PARENTS of a young man with severe autism claim a push to reduce costs has led to short cuts being taken in assessing his needs.

They have raised their concerns with Wirral Autistic Society, whose chief executive told the Globe they are aware of the issue and warned failure to follow agreed procedures can be "terribly damaging."

Wirral Council said the parents are mistaken and categorically denied any short cuts in assessments have occurred.

The issue centres around a formal annual review that must be carried out to gauge the needs of a person with autism and work out a plan for their welfare and care for the next 12 months.

The review is usually attended by an array of care professionals including adult social services and other advisors, along with parents and the autistic person themselves if possible.

The Globe was contacted by the parents, who asked to remain anonymous. They said they were alarmed when it appeared the formal appraisal had been circumvented and replaced by a "friendly chat" with a social worker who, when invited into their home, proceeded to conduct a review of their son's care needs.

"In our view it was just a short cut in which our son's care requirements easily could have been wrongly assessed and those requirements changed or reduced," they said.

"Fortunately we are quite clued-up to the correct procedures - but not every family is.

"As soon as we realised what was actually going on and this 'friendly chat' was nothing of the sort we called an immediate halt and later alerted the autistic society.

"The question we keep asking is, why are social services trying to employ such a stealthy approach to autistic people needing care?

"Our only conclusion is that it must be an attempt to reduce costs which, when you consider what is at stake, is rather shocking."

Robin Bush, chief executive of Wirral Autistic Society, confirmed the organisation has been approached by the parents, whose son is in their care.

He said: "There's a statutory requirement to review the care and support an individual receives on an annual basis.

" I can't reiterate strongly enough how important it is that these reviews are conducted correctly.

"People's lives are affected by the decisions taken at these meetings. "

He said typically, a service-provider such the autistic society as would convene the meeting and invite all parties.

Those involved would include the local authority's social worker, the family and a representative from a community health team.

The person with autism should be invited to attend and would be encouraged to communicate any wishes if he or she is able to do so.

Mr Bush continued: "Sometimes the person may not be capable of participating - but on other occasions these formal reviews are a source of great excitement.

"The point of this very formal and multi-disciplinary approach is that everyone has the opportunity to give their input and we can all work together to make the best possible life for the person we support.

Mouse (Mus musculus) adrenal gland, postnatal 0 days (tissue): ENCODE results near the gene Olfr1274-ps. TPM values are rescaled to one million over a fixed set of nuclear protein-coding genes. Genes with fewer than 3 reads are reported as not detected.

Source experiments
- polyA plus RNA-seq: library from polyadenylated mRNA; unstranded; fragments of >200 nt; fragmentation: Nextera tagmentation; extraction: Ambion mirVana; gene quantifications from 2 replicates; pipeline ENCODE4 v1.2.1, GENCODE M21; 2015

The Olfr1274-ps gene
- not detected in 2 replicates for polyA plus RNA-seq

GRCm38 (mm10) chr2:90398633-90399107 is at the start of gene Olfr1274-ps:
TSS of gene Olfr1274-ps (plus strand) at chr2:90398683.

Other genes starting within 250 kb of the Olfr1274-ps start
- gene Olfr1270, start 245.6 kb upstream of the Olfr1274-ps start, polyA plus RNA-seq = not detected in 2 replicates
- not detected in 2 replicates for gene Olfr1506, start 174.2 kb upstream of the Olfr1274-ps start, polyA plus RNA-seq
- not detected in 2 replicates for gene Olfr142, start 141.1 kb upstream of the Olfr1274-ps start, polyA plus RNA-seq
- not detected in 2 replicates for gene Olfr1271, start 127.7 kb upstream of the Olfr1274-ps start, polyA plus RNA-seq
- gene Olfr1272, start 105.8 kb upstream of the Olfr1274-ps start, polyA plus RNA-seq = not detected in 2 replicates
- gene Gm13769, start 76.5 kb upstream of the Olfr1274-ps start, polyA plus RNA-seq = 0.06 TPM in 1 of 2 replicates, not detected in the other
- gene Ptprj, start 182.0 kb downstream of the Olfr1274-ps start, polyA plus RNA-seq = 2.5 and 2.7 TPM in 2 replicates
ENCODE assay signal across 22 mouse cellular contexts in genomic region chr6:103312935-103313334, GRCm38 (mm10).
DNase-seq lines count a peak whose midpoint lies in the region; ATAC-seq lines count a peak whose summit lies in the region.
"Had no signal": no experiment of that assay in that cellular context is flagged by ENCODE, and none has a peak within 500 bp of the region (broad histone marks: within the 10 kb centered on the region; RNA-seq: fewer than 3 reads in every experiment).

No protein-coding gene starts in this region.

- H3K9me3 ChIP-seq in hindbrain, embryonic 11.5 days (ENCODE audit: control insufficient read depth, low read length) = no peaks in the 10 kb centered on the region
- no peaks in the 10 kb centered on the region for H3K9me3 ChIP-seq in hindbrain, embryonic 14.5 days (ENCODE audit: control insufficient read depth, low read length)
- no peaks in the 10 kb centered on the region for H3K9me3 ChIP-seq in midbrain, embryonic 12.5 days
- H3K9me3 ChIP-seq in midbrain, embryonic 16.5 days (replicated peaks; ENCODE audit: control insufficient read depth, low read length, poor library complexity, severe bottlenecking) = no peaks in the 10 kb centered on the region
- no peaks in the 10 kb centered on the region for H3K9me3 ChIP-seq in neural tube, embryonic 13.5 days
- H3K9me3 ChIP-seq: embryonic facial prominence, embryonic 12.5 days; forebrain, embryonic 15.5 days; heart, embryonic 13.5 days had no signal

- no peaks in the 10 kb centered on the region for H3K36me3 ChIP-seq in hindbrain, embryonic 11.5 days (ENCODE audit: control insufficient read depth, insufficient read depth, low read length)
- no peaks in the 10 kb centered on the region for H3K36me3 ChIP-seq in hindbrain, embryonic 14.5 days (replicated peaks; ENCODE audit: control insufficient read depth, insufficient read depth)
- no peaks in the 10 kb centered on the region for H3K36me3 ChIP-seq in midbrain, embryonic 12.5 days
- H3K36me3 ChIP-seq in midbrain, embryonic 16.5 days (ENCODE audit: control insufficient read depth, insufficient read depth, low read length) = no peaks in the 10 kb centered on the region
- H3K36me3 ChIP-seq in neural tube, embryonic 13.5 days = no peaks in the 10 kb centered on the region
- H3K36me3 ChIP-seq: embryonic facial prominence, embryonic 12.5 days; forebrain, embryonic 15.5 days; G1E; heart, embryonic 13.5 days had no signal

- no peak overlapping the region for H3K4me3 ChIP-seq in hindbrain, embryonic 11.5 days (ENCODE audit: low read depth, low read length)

"Isolated conversations held without all parties being present can be terribly damaging - they are also deeply contrary to the 'personalisation' agenda we all adhere to in the world of social care.

"This means simply that the needs of the vulnerable person are put at the very centre of all decision-making about them."

A statement from Wirral Council said: "By law we have to complete annual reviews involving carers, family, care providers and the person who is receiving the service.

"This requirement has not changed.

"The annual reviews are still going ahead as they always have done, so there appears to have been some confusion.

"We cannot state too strongly that annual case reviews have not changed.

"We would be more than happy to look into what appears to have caused the confusion but need details of the family concerned so we can contact them."


It is not the first time adult social services has been accused of using stealth to cut costs.

In March 2012 the then leader of the council, Cllr Jeff Green, said he had discovered evidence the service had been operating a secret but deliberate policy of not acting as quickly as possible to introduce home care packages for vulnerable people.

The move was claimed to have been introduced to save money.

Revelations of the so-called “four-week delay” system caused a public outcry.

But an investigation by consultant Rob Vickers cleared the town hall of any wrong-doing and ruled the policy actually was “an appropriate and proportionate management initiative endorsed at branch and senior leadership team levels.”

His report went on: “In effect the four-week delay introduced a process of managing demand for domiciliary care from independent sector providers.”

Mr Vickers found there was no secrecy about the strategy: "The four-week delay was openly acknowledged and endorsed by the senior leadership team."